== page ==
While I didn’t do a great job during my (very) short-lived career as a goalkeeper for my school’s soccer team, I still admire the “beautiful game.” Interestingly over the past few years, I’ve been more curious to explore the lives of the coaches, their track records, philosophy, methodologies than the team or its player’s statistics.
For me, the coaches are the ultimate leaders. A good coach can make or break teams, regardless of the talent and skillsets onboard. I’ve been a fan of Sir Alex Ferguson for ages now, but there’s one person who comes a close second — Jose Mourinho.
Mourinho’s name is synonymous to winning. Having followed him since his stint with Chelsea in 2004, I can confidently say that he’s been the key factor behind the team’s phenomenal success. After Chelsea, he went to coach Inter Milan, Real Madrid, Chelsea (again), Manchester United, and now Tottenham.
One can argue that the teams above were already doing great when Mourinho joined. And while true to some extent, I would say that coaching a team that’s already doing well is far complicated that a team that isn’t. But that’s an argument for some other time; this post is part of my Rules of Life series, which are notes from the Netflix documentary, The Playbook.
And we go with Mourinho’s rules of life:
1. If you are prepared for the worst, you are ready. I don’t think we can afford to be not prepared for the worst. While that might sound like “negative thinking,” believe me, the idea is to “prepare” for the worst, not to expect it. Preparation allows you to think through the worst-case scenarios and be ready with alternatives if need be. Doing so puts you way ahead of your competition who’s either expecting the worst or god forbid, have no freaking clue what might hit them tomorrow.
If you’re running a business, for example, know that there will be highs and lows in any given year. You’d be a fool to expect things to stay positive all through the year. The key is to prepare for the “lows” and make arrangements, so you’re ready to face it and not lose your mind.
2. Rules are meant to be broken. I’m a “rules” person and firmly believe everyone’s got to have a few. Understand that these aren’t the same as values, which don’t change but evolve or mature over time. Rules are explicit regulations that are put in place for an activity, practice, or an outcome. And since results are variable, stressful times calls for the rules to either change or be broken.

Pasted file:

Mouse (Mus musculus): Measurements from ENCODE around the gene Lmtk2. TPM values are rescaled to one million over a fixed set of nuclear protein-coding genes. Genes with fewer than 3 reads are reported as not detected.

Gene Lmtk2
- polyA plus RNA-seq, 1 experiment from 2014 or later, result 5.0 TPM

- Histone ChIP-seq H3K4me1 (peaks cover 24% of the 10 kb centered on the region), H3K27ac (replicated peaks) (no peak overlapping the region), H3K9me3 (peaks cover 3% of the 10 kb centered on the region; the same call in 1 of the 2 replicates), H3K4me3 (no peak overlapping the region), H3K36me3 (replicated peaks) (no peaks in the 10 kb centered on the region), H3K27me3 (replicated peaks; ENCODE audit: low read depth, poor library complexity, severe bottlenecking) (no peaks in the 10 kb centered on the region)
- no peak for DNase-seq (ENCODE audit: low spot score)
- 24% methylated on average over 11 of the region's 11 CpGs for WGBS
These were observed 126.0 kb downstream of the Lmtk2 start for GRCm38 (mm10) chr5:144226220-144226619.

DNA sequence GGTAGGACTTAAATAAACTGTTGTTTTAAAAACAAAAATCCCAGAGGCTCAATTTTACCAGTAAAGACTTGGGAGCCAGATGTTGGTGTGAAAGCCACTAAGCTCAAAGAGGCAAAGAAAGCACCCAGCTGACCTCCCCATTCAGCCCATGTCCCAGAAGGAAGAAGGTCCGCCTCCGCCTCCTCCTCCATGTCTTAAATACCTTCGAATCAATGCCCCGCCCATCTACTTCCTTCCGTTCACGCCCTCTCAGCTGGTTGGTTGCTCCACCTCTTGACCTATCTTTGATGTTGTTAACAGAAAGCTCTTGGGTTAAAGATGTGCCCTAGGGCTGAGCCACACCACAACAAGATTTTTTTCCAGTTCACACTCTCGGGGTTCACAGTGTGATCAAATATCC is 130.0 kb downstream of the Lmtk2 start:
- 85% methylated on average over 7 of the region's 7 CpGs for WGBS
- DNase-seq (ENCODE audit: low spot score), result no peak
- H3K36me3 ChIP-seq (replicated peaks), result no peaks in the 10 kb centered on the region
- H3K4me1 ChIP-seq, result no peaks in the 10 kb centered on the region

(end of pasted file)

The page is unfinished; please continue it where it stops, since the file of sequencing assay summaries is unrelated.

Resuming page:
You can’t effectively lead if you’re bound by the rules that don’t make sense to your unique situation. The risk of complying with the rules, only to fail doesn’t make any sense. One can back off or quit, but that’s not how leadership works. The solution? Break the rules when you have to, especially for a cause that’s bigger than you.
3. The train doesn’t stop twice. I’ve missed my flights on four occasions and a train twice. So, I can tell from the first-hand experience that planning and preparation are the keys to your success as a leader. You can’t hope, pray, and rely on your luck to get moving from where you are to where you want to be. You’ve got to plan. Often, ahead of your competition and critics.
This is where preparing for the worst comes in handy. You’ll do everything in your power to ensure that you’re not scrambling at the very last minute. Because you know the opportunity knocking at the door may well be the last one! But you’re prepared — for the best and the worst.
4. You don’t win big things with nice guys. This rule is close to my heart because I’ve lost way too many opportunities by being the “nice” guy. And it wasn’t until my manager asked me to “stay within my lane,” a decade back, I realised that there’s absolutely no incentive to be nice to everyone.
Now, I don’t mean that I switched from nice to rude, of course not! But I did go from being superior to being transparent, direct, and speaking the truth, no matter how bad it sounds to the other person. That shift has been game-changing to my life — both personally and professionally.
I’ve also come to believe that leadership isn’t about playing “nice” but playing to your beliefs and values as a leader.
5. I don’t coach football players. I coach football teams. Coaching a team is an art. And it’s much more complicated than coaching an individual. While the professional coaching world has done a business out of the group and team coaching arrangements, what they don’t realise is that coaching a team is always mission-oriented. Meaning you’re focused on the big picture and helping the team arrive at that without getting lost in the details.
That doesn’t mean you ignore the laggards within the team. You bring them together for the ride while working with them to resolve their challenges. But you don’t go all the way to teach them the basics, like kicking a ball! That’s expected of them, and if they still can’t do that, they need to be replaced with someone who does. Else, the whole team suffers.
There you have it! Mourinho’s rules for life. I hope you found it valuable. For more insights, check out the documentary on Netflix. It’s fascinating!